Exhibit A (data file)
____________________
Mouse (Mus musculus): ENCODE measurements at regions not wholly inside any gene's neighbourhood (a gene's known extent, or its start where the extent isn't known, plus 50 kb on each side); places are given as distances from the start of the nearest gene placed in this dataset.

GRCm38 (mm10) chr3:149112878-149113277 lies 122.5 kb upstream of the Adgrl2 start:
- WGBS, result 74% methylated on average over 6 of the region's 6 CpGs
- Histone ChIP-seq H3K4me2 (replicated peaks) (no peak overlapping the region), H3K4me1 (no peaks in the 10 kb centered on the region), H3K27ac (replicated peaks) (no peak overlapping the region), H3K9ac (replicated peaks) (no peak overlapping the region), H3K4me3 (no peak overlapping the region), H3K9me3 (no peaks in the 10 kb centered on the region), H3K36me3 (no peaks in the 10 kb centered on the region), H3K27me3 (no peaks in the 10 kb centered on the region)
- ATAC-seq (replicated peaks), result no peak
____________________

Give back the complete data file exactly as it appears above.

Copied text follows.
Mouse (Mus musculus): ENCODE measurements at regions not wholly inside any gene's neighbourhood (a gene's known extent, or its start where the extent isn't known, plus 50 kb on each side); places are given as distances from the start of the nearest gene placed in this dataset.

GRCm38 (mm10) chr3:149112878-149113277 lies 122.5 kb upstream of the Adgrl2 start:
- WGBS, result 74% methylated on average over 6 of the region's 6 CpGs
- Histone ChIP-seq H3K4me2 (replicated peaks) (no peak overlapping the region), H3K4me1 (no peaks in the 10 kb centered on the region), H3K27ac (replicated peaks) (no peak overlapping the region), H3K9ac (replicated peaks) (no peak overlapping the region), H3K4me3 (no peak overlapping the region), H3K9me3 (no peaks in the 10 kb centered on the region), H3K36me3 (no peaks in the 10 kb centered on the region), H3K27me3 (no peaks in the 10 kb centered on the region)
- ATAC-seq (replicated peaks), result no peak